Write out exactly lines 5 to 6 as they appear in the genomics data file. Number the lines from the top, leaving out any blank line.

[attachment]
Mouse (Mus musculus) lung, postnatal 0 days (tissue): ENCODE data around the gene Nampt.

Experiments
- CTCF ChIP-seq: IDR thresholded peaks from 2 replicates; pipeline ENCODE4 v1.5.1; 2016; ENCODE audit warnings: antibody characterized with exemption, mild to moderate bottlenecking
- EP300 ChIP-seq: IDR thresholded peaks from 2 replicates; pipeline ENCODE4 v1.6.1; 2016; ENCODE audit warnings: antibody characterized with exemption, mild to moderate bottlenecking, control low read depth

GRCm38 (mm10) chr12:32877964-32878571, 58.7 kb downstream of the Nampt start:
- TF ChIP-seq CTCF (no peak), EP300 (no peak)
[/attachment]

GRCm38 (mm10) chr12:32877964-32878571, 58.7 kb downstream of the Nampt start:
- TF ChIP-seq CTCF (no peak), EP300 (no peak)